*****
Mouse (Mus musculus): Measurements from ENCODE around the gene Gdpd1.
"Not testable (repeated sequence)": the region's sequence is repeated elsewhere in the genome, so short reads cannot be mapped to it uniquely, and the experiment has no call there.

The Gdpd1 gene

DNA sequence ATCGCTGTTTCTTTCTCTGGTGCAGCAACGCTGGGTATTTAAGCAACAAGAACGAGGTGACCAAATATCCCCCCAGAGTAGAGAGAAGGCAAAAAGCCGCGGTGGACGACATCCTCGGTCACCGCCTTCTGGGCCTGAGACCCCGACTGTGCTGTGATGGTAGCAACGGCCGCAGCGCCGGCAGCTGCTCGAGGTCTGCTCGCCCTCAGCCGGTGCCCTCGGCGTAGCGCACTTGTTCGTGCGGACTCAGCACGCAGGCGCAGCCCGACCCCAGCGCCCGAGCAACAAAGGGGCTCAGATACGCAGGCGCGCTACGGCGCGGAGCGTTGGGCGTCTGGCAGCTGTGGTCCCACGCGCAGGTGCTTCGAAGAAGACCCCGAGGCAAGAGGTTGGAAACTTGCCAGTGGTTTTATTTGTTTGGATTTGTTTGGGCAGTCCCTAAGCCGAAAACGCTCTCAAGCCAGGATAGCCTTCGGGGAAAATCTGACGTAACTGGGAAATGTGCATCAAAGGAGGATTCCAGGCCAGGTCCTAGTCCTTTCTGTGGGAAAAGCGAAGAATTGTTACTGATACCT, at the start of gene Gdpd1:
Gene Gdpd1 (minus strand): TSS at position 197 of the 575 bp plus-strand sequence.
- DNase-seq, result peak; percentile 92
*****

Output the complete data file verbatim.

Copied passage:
Mouse (Mus musculus): Measurements from ENCODE around the gene Gdpd1.
"Not testable (repeated sequence)": the region's sequence is repeated elsewhere in the genome, so short reads cannot be mapped to it uniquely, and the experiment has no call there.

The Gdpd1 gene

DNA sequence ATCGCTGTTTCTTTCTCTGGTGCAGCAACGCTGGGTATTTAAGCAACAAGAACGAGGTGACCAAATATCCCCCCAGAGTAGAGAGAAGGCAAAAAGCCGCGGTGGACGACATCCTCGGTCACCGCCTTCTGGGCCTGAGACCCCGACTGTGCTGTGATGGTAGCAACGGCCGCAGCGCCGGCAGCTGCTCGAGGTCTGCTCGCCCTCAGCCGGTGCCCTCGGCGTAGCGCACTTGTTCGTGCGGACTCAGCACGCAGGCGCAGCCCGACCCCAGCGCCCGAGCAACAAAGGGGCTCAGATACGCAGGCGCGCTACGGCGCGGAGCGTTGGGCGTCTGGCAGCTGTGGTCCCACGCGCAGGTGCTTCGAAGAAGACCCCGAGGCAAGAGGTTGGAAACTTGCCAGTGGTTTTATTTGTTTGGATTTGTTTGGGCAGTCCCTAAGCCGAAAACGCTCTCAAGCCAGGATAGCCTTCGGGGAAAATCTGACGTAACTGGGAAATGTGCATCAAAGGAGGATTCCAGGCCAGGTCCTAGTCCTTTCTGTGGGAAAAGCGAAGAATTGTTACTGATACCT, at the start of gene Gdpd1:
Gene Gdpd1 (minus strand): TSS at position 197 of the 575 bp plus-strand sequence.
- DNase-seq, result peak; percentile 92